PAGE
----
This source of moat is built by firms when other firms design products that complement an existing product, thereby enhancing that product's value. For example, the fact that there are literally millions of people using eBay is the thing that both makes eBay's service incredibly valuable and makes it all but impossible for another company to duplicate its service. This also makes it difficult for rivals to enter the market.
By definition, the network effect is an economic condition created by a company that produces a particular product or service in which the more its perceived value increases the more it is adopted by other users. And as long as the perceived value exceeds the price paid for the product or service, more people will want to own or use it.
Such entry barriers could arise from regulations, say, via licences or patents. Patents also create strong economic moats. Once a drug has received all regulatory approvals, the regulator grants the pharmaceutical company the exclusive right to manufacture and sell that drug molecule for 20 years. Since no other company can manufacture the same molecule, the patent holder has limited or no competition and enjoys high profits. Patents account for the consistently high profits of pharma majors such as Pfizer.
Firms also create high entry barriers for rivals by using the network effect to their advantage. A network creates a virtuous cycle: As more members join the network, the latter becomes more valuable and as it becomes more valuable, more members get attracted to it. Facebook owes its success to the network effect. The network effect is also created through superior distribution and quality after-sales network.
Many Indian players are able to sustain their lead by the virtue of the powerful countrywide distribution networks they have built over the years. New entrants can't develop them overnight as doing so requires both time and money. Exide, the leader in batteries, has a distribution reach that is twice as large as that of the no. 2 player, Amara Raja.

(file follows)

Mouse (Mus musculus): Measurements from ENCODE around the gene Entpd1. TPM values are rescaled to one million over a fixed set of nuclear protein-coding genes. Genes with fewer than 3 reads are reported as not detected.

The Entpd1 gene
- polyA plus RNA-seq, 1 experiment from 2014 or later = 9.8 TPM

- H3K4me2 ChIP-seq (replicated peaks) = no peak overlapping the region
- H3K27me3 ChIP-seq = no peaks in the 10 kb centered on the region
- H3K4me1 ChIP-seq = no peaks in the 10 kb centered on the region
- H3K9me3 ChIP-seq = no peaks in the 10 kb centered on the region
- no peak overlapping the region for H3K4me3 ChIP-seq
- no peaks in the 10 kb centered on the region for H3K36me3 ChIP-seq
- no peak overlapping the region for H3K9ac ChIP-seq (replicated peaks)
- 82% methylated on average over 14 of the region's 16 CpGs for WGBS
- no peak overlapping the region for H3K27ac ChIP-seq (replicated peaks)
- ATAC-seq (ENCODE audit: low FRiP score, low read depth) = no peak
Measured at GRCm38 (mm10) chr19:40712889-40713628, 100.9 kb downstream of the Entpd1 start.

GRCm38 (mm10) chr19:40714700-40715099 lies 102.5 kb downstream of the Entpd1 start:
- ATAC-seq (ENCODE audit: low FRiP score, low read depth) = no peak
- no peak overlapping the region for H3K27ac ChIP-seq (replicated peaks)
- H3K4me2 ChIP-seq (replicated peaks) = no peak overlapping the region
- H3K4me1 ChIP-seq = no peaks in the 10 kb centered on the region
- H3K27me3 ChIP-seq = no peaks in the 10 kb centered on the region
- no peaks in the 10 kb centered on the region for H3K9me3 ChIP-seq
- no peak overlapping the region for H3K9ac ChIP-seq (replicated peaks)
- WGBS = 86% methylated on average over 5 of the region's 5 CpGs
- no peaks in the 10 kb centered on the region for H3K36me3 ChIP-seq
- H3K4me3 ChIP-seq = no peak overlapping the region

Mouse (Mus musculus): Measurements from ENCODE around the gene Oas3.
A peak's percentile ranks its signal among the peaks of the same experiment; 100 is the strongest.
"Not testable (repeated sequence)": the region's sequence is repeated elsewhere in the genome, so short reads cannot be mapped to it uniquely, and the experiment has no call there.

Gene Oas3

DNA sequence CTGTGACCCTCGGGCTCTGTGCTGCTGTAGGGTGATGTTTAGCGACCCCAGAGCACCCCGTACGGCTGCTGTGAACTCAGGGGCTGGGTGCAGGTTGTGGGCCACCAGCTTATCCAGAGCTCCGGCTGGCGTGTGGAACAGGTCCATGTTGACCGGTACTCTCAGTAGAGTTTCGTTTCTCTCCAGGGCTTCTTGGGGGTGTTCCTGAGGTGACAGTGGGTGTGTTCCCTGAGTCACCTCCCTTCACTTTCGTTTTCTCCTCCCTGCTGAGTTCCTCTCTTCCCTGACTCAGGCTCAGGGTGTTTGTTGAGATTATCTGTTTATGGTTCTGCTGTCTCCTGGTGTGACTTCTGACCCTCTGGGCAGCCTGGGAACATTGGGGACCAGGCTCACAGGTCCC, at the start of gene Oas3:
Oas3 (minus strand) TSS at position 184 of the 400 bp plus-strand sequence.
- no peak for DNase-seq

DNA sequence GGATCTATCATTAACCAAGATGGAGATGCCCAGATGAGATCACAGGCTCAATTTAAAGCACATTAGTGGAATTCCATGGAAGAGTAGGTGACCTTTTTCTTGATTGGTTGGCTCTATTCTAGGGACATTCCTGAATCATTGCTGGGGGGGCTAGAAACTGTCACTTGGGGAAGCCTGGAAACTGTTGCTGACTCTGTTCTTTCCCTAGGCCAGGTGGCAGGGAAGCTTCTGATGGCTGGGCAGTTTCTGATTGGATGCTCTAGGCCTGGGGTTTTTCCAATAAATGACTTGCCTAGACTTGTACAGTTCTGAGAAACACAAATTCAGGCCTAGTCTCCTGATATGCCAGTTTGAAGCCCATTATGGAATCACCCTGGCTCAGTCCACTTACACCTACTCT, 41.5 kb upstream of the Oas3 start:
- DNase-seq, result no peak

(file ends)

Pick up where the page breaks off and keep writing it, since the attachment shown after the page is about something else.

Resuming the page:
Likewise, in the automobile sector, Maruti, Hero MotoCorp and Mahindra and Mahindra all owe their dominance partly to their product suite but also largely to a strong network of sales and service centres that extends even to semi-urban areas across the country.
Entry barriers, as we said, could get created by regulations, such as the need to obtain a licence to run a particular business. Players in the Indian telecom sector have benefited from this type of entry barrier. Only a limited number of licences are issued in each telecom circle, which limits competition.
Similarly, ITC enjoys a competitive advantage that is government mandated because foreign tobacco brands such as Rothmans or Benson & Hedges can't come into India and start manufacturing cigarettes as the Indian government will not permit them.
So, between bidis at the lower end and imported cigarettes at the top end, ITC has the entire market to itself. Its brands are so powerful that whenever the government hikes excise duty rates during the budget time, it is able to pass these on to customers without losing market share. The company has further cemented its leadership position by building up a powerful distribution network.